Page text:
It also adds a strategic consideration of exactly what resource you choose to cover up. If only one of the two resources is really important to your neighbor, but you can use either, then it opens up the possibility for some really nice passive aggressive maneuvers. Of course, in a multiplayer environment, it is unlikely to occur until all hexes are filled once over. And, it seems difficult to imagine why it would ever be advantageous to cover up the third. But, if it is always advantageous to build, then it may just continue until the whole board is full.

In fact, if you added a fourth (uncoverable) resource, then you could imagine a situation where the game ends once all spots are covered over, players have different 'levels' of city they can place (one that doubles, or triples, collection) and those different levels are somehow tied into the range of resources you have access to. Or, you could keep it at three and allow players to 'kick out' the lowest 'level' city if they play a larger one in the last unoccupied space.

I like the concept. There are a lot of different directions to go with it. Now, to find some way to put this resource system to use...

sedjtroll
Offline
Joined: 07/21/2008
Like DogBoy said

I think this is what DogBoy was getting at. I think it would be realy neat if more than 1 player could place a city in a hex, and say you cannot 1/2 cover the circles...

So if you place a city in a 2-resource hex, you cover one of them completely, the city now makes the other resource, and you get it. and maybe it doesn't make sense for anyone else to go there - or, they can, covering the other resource, meaning neither of you get any resources from that hex. if cities are worth points, then this could be a good blocking type move.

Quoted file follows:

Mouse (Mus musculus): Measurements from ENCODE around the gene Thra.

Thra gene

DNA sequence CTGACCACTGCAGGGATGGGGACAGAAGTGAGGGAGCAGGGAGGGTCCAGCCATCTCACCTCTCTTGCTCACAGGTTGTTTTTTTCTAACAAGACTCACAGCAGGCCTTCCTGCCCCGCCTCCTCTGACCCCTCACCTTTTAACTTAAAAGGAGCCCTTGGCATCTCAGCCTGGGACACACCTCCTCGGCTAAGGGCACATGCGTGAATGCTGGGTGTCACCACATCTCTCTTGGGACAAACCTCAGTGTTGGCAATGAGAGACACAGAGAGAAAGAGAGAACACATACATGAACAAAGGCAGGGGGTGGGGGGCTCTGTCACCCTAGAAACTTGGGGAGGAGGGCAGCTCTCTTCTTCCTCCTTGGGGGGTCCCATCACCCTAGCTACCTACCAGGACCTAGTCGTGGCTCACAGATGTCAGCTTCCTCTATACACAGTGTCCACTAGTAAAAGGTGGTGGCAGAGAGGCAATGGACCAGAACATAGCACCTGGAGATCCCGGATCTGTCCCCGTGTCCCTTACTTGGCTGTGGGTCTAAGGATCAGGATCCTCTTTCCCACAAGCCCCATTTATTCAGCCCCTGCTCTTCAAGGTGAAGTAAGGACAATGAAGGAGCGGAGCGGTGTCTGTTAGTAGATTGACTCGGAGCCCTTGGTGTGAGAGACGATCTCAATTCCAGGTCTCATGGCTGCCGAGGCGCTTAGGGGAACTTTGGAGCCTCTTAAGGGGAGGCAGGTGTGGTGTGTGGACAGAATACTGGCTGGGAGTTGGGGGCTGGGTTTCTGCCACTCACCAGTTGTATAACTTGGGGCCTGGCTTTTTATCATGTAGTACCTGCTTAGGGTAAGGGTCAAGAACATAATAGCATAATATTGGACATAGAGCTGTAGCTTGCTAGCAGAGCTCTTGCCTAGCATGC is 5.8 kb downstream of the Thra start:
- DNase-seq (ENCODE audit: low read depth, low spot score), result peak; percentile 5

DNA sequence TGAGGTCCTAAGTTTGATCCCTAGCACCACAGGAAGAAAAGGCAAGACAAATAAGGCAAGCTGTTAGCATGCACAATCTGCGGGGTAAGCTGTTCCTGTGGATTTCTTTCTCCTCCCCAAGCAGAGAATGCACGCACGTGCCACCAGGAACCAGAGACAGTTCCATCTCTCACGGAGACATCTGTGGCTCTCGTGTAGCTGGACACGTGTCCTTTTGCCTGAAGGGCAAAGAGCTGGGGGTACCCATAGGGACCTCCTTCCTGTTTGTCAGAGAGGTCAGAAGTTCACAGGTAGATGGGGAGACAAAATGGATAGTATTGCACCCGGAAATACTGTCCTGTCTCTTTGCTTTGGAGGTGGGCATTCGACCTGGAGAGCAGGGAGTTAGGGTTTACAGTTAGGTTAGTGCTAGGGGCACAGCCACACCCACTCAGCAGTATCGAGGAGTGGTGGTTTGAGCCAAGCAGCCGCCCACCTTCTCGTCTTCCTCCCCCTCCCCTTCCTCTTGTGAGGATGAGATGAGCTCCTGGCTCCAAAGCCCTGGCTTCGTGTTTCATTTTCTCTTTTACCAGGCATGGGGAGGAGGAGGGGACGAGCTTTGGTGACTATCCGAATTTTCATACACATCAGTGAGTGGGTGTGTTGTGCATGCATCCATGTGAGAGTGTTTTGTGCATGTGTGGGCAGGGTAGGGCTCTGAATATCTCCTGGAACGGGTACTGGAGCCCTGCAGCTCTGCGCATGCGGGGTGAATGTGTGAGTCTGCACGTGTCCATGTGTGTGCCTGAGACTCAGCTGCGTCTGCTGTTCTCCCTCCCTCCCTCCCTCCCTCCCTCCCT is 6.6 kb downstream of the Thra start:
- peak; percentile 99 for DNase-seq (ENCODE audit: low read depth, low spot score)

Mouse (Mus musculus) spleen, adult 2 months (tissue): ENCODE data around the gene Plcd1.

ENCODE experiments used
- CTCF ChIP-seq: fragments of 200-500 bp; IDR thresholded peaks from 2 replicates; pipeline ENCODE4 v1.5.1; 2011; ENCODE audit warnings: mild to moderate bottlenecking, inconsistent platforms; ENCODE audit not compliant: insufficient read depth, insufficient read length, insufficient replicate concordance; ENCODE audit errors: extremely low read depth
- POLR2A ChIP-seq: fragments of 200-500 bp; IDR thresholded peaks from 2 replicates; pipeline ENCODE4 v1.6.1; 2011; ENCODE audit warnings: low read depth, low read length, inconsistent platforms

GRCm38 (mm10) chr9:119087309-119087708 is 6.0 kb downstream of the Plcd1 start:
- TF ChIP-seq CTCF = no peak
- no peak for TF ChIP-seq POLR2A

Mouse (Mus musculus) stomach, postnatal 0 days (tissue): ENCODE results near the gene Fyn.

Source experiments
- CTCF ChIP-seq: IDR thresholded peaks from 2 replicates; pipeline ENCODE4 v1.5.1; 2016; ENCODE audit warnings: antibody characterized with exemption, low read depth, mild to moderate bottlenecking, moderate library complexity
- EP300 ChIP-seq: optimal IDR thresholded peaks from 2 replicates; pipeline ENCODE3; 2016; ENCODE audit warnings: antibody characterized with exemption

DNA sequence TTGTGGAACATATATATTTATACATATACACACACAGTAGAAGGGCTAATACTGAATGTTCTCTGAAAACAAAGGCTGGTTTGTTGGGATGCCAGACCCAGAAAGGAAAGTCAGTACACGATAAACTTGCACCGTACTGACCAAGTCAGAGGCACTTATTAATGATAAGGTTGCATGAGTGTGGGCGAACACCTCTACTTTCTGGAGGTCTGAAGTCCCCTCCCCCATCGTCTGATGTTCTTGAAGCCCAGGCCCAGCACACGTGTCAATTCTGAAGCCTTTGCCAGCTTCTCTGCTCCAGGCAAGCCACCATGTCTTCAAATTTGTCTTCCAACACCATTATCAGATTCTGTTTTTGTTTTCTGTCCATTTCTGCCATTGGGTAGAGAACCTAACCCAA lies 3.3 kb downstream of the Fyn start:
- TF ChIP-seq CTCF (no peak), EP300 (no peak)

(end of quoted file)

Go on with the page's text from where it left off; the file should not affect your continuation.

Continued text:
A hex showing 3 resources means that the first player to place a city there would have access to both of 2 resources (covering the third). This could either mean you actually GET 1 of each resource, OR it could mean that you get 1 resource per city, and you just get to choose between those 2 each time. Then, if a second player builds a city in that hex, they cover a second resource, and the two players only get that one last resource showing. Again, maybe a 3rd city could be built, making that hex no longer give resources.

I don't know what you plan to put between the hexes, but the circles in your diagram could also house resources (different ones) and placing a city touching that means you get access to that resource too. That could be pretty interesting, and it could give a reason to cover up the last circle in a hex (you block other people's resources, and you gain access to whatever's in the adjacent circle).

The space between hexes (between the circles) could be used to place Road bits (like in Settlers), which might be necessary to get the resources from the circles, or might have some other meaning. Maybe you can only build a city next to a road (your road, any road) for example.

I don't know anything about your game, but that sounds like an interesting start!

rcjames14
Offline
Joined: 09/17/2010
One or Two Steps Further

What if the cities themselves became resources to facilitate an alternative mechanic?